Today at the LinuxWorld Summit in New York, Nokia announced its new tablet PC platform, the Nokia 770. It's a pocket-sized handheld tablet computer, with WiFi and Bluetooth support, running on Linux. Here's a photo.
There are several things about it that Aren't Quite Right.
- Historically, Nokia hasn't been successful selling devices with no carrier relationship. Nokia operates best when the purchase price of its devices are being subsidised by a phone contract.
- There's no cellular modem. It relies on an additional Bluetooth mobile phone. Which is fine for a home-based device, except...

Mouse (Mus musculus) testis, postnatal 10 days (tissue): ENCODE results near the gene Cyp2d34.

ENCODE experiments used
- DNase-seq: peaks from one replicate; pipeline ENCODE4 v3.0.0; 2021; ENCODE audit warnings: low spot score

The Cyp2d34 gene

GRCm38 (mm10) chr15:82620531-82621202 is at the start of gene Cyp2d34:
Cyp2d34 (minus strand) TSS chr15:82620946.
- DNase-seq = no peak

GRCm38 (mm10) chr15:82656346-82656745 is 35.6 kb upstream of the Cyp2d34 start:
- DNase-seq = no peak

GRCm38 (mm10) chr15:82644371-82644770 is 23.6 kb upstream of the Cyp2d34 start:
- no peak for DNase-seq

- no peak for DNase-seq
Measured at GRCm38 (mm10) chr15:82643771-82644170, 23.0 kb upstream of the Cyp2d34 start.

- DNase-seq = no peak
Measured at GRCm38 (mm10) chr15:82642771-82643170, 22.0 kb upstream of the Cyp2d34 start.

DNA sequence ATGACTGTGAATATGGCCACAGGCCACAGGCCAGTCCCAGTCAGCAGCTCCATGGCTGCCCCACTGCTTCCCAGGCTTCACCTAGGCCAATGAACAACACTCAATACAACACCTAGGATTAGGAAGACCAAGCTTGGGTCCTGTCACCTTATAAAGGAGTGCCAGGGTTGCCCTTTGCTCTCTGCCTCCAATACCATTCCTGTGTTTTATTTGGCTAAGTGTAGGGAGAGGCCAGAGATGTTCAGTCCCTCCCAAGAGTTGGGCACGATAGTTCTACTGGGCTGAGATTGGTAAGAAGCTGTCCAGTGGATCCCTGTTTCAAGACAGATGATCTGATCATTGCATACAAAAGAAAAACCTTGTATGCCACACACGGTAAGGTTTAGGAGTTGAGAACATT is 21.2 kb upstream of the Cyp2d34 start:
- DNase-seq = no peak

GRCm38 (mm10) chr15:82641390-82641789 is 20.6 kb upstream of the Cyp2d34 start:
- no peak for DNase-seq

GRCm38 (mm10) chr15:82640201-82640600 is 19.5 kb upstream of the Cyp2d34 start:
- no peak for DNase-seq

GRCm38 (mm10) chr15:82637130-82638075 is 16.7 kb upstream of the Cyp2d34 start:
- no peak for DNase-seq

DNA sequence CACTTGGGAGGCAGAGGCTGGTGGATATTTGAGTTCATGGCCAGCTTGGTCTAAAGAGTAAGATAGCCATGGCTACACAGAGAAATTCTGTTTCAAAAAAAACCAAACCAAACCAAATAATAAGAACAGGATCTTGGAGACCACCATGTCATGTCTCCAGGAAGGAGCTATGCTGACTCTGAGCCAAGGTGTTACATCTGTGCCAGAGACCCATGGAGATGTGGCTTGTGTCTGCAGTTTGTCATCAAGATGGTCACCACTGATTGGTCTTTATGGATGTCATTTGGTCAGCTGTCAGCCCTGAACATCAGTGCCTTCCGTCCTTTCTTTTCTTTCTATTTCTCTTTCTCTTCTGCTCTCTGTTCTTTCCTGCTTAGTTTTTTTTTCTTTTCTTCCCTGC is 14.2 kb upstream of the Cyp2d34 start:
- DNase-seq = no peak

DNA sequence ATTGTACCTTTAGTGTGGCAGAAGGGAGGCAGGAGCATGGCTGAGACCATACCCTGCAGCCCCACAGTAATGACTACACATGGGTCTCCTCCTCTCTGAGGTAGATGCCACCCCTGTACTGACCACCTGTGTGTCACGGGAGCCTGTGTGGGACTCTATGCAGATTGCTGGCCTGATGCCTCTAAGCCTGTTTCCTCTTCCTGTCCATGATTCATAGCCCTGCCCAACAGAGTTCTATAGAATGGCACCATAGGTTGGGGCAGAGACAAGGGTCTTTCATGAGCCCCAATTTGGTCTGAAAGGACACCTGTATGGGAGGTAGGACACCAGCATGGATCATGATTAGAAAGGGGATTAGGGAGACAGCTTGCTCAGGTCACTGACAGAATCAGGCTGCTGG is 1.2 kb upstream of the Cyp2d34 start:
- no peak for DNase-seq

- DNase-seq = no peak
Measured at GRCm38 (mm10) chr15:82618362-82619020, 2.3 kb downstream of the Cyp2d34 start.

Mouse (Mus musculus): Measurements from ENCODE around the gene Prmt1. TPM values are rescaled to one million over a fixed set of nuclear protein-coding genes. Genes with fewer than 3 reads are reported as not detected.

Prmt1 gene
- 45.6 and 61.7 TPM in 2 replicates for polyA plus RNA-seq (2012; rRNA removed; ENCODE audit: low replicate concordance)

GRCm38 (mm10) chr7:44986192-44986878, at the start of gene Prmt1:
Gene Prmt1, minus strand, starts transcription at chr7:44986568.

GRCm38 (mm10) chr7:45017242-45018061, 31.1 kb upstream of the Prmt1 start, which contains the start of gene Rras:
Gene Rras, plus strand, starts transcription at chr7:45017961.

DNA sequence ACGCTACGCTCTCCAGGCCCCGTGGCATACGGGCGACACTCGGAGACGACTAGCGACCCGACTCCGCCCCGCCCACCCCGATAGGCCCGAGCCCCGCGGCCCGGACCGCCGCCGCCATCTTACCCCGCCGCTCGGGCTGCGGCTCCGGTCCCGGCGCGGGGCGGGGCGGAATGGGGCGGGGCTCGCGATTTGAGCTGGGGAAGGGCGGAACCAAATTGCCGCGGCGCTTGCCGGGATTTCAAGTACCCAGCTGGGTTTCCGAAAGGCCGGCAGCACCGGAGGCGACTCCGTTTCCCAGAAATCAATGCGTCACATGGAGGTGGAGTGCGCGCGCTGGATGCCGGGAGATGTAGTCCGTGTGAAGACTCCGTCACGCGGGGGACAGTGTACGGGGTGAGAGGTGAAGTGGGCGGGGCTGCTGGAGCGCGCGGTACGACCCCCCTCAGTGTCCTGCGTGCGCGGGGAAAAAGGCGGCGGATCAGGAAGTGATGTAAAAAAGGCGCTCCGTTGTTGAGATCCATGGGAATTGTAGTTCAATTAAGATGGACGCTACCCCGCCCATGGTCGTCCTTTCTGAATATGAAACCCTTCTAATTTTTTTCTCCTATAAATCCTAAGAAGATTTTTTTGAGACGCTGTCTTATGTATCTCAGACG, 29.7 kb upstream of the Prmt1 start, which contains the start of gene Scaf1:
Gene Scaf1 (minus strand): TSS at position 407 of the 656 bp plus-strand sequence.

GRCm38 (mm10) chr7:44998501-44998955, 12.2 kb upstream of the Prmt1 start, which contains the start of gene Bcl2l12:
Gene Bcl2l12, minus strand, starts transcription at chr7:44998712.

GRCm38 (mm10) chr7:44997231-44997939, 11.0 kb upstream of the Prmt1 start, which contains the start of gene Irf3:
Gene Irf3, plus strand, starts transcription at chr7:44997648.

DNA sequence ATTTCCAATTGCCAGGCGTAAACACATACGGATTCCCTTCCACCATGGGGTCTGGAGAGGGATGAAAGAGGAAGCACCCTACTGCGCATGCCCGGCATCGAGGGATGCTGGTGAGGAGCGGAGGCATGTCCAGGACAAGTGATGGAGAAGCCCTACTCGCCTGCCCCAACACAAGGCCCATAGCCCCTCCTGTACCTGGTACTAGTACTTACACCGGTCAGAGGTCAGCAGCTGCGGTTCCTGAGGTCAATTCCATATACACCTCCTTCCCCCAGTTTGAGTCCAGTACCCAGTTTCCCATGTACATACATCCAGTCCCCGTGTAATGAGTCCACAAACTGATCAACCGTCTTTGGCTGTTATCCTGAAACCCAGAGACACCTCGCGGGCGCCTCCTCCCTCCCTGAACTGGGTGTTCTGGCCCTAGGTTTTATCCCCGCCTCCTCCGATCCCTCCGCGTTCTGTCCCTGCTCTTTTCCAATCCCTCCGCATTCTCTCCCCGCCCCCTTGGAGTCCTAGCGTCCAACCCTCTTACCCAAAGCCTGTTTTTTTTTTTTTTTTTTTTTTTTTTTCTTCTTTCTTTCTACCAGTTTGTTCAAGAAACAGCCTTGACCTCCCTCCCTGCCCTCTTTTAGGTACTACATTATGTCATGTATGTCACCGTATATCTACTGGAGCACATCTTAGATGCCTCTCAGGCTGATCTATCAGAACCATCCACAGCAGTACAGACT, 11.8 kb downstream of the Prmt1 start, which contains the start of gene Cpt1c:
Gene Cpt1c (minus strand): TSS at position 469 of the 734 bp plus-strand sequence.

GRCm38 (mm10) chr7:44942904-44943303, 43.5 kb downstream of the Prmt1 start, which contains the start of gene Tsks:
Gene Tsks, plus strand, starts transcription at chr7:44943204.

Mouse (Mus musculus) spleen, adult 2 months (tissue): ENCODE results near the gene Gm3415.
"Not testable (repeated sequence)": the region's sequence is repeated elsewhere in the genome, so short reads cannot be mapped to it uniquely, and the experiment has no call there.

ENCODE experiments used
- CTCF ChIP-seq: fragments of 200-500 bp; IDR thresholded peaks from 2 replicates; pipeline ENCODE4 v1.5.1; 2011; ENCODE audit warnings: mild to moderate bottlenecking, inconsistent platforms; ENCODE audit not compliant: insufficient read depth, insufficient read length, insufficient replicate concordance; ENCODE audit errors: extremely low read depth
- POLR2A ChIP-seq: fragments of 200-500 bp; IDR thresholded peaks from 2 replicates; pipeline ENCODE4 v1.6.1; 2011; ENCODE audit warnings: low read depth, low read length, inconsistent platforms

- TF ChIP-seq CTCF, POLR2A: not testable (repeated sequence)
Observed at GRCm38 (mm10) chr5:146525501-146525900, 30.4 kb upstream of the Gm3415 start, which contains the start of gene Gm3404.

- It's being positioned as a device for the home, but it's surprisingly small for a home device. It's not much bigger than a remote control. A home device ought to be bigger, say 10"/25cm diagonal.
- Conversely, it's not being positioned as a nomadic device. Its size implies that it's much more suited to being a highly-featured laptop replacement.
- The performance is very poor. The demo devices were extremely slow.
Shame. Much of the industrial design is very compelling. It's been let down by sucky execution.
But don't stop there. Read more thoughts on the 770 in the next post.